Tibetan Buddhist master Choogyal Namkhai Norbu watches as his western-born son, Yeshi, who was recognized at birth as the reincarnation of a famous spiritual master, considers departing from tradition to embrace the modern world.
The documentary “A Family Undertaking” (60 min.) explores the growing home funeral movement by following several families in their most intimate moments as they reclaim the end of life, forgoing a typical mortuary funeral to care for their loved ones at home. Through their stories we see that “hands-on” care for the dead by family members, including children, can aid in grieving, bring a sense of fulfillment, and help loved ones to grasp the reality of a death. Their home funerals are remarkable documents of death made intimate, meaningful, and even joyful.
Go inside the brutal, secretive, and exhilarating bare-knuckle fighting lives of an Irish Traveller community and hear the history of violent feuding between rival families. Follow the story of the Quinn brothers, as they fight for their reputations and the honor of their family name.
Every spring on the New Year’s holiday, China’s cities are plunged into chaos as 130 million migrant workers journey to their home villages, forming the world’s largest human migration. For many workers this is the only time they will see their families each year. Lixin Fan’s documentary, Last Train Home (85 min.) takes viewers on a heart-stopping journey with the Zhangs, a couple who left infant children behind for factory jobs 16 years ago, hoping their wages would lift their children to a better life. Follow them as they return to a family growing distant and a daughter longing to leave school for work. This showing is a collaboration with POV, PBS’ award-winning nonfiction film series. Check out the trailer for the film below:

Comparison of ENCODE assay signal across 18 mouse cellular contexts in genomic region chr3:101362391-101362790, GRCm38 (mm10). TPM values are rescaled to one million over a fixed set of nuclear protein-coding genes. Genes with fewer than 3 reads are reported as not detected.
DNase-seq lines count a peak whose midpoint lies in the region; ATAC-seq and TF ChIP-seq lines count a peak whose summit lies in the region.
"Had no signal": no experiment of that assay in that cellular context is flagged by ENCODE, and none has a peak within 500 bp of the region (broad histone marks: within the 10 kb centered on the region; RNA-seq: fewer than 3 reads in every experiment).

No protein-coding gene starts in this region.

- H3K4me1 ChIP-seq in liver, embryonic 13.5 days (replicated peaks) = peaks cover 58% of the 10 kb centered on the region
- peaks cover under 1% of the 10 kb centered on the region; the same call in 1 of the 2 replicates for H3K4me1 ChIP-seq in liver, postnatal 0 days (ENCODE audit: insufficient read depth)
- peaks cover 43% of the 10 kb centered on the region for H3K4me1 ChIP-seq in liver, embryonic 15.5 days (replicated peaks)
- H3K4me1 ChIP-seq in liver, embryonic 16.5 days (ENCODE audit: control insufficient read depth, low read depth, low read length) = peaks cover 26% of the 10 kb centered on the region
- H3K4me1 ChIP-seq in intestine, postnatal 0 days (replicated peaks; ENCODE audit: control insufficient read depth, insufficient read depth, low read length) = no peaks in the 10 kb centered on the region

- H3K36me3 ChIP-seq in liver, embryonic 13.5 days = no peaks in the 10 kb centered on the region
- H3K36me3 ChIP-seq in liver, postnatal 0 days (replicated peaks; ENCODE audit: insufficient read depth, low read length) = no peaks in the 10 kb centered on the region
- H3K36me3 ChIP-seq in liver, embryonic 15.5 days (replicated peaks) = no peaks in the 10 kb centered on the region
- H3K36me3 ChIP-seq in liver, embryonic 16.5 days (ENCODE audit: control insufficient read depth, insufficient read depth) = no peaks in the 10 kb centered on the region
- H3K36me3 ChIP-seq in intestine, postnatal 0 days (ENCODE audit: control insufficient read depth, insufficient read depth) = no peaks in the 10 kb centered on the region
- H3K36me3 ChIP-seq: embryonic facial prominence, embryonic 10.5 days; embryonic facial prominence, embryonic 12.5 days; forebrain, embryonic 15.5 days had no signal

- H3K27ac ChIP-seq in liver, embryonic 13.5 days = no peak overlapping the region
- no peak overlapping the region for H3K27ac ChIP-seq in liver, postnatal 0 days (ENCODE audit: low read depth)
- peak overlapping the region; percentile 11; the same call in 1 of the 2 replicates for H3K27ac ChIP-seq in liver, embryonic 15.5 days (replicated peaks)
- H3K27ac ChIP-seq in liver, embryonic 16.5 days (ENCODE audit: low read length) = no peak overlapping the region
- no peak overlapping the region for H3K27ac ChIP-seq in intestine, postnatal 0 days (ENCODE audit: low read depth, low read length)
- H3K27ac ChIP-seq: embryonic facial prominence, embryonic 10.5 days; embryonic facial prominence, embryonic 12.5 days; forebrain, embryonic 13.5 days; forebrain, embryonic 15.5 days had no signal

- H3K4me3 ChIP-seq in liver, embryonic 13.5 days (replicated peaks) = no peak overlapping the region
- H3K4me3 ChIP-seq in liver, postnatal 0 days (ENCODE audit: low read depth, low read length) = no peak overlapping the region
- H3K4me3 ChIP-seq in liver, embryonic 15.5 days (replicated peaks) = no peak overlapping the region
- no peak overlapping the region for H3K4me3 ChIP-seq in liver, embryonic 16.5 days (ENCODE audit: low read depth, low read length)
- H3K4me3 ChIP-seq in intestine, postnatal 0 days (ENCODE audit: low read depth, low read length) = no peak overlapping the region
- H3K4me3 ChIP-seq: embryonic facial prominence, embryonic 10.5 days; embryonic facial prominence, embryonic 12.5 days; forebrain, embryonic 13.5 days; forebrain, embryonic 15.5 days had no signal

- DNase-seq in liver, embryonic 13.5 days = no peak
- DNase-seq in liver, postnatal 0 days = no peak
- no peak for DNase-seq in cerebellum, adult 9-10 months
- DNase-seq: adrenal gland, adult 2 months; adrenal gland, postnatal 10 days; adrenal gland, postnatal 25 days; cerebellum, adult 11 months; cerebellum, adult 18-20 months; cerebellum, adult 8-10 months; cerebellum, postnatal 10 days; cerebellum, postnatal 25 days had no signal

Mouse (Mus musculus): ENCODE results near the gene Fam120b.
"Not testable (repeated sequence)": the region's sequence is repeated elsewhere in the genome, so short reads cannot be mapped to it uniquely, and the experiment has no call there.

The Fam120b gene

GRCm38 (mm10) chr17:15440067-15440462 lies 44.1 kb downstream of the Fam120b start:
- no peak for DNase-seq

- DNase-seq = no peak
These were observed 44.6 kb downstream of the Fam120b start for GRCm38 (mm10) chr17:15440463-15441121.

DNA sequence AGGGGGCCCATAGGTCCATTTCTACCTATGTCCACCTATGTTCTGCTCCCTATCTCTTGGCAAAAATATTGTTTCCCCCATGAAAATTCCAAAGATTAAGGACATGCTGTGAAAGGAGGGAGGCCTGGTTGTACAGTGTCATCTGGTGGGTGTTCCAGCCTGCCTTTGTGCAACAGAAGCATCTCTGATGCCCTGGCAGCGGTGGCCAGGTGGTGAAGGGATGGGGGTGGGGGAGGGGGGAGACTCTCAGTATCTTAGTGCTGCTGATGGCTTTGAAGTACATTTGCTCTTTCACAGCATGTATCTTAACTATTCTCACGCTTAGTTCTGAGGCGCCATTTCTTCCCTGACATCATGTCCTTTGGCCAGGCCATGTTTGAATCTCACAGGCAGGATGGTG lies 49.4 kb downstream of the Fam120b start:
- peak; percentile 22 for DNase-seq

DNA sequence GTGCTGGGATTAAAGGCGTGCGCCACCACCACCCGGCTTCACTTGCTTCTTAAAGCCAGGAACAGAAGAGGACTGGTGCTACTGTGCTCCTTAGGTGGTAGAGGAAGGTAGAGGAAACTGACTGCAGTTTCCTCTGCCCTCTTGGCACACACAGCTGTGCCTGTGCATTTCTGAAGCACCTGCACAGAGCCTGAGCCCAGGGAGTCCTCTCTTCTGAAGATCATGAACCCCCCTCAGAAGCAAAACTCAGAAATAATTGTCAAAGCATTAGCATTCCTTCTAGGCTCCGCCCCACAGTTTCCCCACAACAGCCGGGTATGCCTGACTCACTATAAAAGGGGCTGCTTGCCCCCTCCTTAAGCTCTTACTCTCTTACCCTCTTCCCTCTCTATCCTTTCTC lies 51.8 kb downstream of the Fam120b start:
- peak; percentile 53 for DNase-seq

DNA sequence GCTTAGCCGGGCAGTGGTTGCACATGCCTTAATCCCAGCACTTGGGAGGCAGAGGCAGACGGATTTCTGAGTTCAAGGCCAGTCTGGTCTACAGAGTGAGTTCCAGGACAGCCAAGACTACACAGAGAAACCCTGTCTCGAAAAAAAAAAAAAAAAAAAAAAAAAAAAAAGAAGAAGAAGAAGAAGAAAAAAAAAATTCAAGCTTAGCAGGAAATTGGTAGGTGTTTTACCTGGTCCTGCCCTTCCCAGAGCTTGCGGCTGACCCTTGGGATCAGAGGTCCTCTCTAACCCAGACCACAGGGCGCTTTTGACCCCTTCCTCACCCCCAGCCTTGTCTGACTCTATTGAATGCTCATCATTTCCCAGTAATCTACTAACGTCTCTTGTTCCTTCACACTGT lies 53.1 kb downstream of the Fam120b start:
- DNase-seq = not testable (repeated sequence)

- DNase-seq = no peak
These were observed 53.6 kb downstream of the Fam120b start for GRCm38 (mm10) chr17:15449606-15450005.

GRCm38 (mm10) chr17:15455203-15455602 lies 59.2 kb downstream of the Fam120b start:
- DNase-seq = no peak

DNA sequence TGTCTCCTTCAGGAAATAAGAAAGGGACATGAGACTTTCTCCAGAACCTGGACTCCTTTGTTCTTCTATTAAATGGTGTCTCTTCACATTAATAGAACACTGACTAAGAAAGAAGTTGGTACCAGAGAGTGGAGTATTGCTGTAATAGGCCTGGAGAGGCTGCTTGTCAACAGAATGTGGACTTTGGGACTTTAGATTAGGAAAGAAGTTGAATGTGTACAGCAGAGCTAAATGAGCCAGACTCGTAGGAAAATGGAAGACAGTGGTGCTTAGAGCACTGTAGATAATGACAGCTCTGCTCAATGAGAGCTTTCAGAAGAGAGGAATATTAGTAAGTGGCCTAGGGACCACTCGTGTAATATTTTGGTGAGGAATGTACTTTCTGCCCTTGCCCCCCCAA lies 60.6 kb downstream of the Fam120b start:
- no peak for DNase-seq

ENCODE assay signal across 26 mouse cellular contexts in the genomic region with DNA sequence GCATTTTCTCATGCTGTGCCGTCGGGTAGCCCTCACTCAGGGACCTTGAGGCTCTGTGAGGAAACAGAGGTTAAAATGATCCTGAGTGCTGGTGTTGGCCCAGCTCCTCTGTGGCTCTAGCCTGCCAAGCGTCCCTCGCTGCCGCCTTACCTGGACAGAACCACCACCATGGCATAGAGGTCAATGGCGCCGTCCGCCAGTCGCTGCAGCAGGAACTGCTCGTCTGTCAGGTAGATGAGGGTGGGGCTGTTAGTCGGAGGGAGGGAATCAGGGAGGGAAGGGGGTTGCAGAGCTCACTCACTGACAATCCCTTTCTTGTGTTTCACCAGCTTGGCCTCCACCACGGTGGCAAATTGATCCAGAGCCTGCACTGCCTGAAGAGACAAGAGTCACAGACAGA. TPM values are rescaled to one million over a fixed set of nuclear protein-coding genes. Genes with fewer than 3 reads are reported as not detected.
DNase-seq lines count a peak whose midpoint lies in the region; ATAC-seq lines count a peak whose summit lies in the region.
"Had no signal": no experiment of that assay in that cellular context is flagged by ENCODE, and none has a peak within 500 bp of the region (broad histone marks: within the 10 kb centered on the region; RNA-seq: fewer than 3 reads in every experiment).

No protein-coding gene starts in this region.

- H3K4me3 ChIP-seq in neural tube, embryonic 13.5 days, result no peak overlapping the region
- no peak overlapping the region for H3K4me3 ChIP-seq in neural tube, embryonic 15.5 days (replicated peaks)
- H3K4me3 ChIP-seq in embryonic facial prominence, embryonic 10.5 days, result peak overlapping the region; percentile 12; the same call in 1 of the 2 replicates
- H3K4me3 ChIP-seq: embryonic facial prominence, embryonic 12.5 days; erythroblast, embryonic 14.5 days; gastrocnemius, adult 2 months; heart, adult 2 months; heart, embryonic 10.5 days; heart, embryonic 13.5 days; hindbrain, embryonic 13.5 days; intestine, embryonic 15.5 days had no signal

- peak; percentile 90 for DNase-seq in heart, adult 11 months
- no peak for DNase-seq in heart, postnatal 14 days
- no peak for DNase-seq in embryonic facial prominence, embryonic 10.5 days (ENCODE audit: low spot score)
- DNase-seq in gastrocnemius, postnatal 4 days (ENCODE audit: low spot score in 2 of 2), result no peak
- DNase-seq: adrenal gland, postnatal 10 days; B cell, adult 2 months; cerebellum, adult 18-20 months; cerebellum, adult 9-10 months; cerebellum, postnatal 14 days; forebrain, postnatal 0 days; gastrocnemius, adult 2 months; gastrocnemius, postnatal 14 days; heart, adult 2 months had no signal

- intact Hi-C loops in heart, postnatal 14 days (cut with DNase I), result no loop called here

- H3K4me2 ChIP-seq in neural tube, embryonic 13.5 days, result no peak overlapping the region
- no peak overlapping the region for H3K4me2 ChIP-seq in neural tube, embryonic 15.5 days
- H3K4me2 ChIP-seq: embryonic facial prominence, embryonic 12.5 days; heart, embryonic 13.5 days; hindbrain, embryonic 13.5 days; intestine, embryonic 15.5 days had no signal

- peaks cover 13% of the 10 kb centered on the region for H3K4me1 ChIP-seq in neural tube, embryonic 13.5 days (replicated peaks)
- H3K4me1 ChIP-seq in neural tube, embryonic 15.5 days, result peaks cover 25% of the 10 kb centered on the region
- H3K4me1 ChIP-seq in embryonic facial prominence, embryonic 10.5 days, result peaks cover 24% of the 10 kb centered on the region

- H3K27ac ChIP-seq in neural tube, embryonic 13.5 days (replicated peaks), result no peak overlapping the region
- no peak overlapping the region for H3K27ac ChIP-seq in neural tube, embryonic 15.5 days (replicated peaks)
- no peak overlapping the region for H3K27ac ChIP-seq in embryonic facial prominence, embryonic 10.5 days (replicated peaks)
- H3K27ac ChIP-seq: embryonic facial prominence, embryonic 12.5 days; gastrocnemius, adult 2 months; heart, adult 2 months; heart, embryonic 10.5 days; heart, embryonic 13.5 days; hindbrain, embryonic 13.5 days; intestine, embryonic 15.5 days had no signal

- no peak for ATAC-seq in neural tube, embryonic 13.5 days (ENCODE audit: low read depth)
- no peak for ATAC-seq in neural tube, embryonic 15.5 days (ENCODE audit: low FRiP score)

We recently added My Architect to the DBRL collection. The film was nominated for a 2003 academy award, and has received some good reviews from critics and audiences. Here’s a synopsis from our catalog:
Nathaniel Kahn documents the life and works of his father, Louis Kahn. Louis Kahn had an “official” family, including his wife Esther and daughter Sue Ann. He had two other secret families: with fellow architect Anne Tyng he had a daughter, Alexandra, and with his colleague Harriet Pattison he had Nathaniel.
A shocking and outlandish year-in-the-life documentary about the White Family of Boone County, West Virginia’s most notorious extended family, with shoot-outs, robberies, gas-huffing, drug dealing and using, pill popping, murders, and tap dancing. Nestled deep in the Appalachian Mountains, the White family glorifies their criminal behavior and lives an existence more like something from the Wild West than modern-day America.